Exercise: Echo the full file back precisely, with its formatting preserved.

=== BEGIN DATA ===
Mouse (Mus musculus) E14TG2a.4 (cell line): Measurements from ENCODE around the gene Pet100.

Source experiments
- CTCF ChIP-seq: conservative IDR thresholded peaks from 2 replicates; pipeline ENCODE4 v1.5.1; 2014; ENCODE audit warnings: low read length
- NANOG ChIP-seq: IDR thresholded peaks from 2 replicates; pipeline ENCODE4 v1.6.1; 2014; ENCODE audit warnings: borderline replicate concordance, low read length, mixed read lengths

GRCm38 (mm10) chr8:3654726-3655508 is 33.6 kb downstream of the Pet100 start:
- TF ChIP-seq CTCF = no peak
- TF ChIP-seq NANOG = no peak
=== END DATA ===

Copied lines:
Mouse (Mus musculus) E14TG2a.4 (cell line): Measurements from ENCODE around the gene Pet100.

Source experiments
- CTCF ChIP-seq: conservative IDR thresholded peaks from 2 replicates; pipeline ENCODE4 v1.5.1; 2014; ENCODE audit warnings: low read length
- NANOG ChIP-seq: IDR thresholded peaks from 2 replicates; pipeline ENCODE4 v1.6.1; 2014; ENCODE audit warnings: borderline replicate concordance, low read length, mixed read lengths

GRCm38 (mm10) chr8:3654726-3655508 is 33.6 kb downstream of the Pet100 start:
- TF ChIP-seq CTCF = no peak
- TF ChIP-seq NANOG = no peak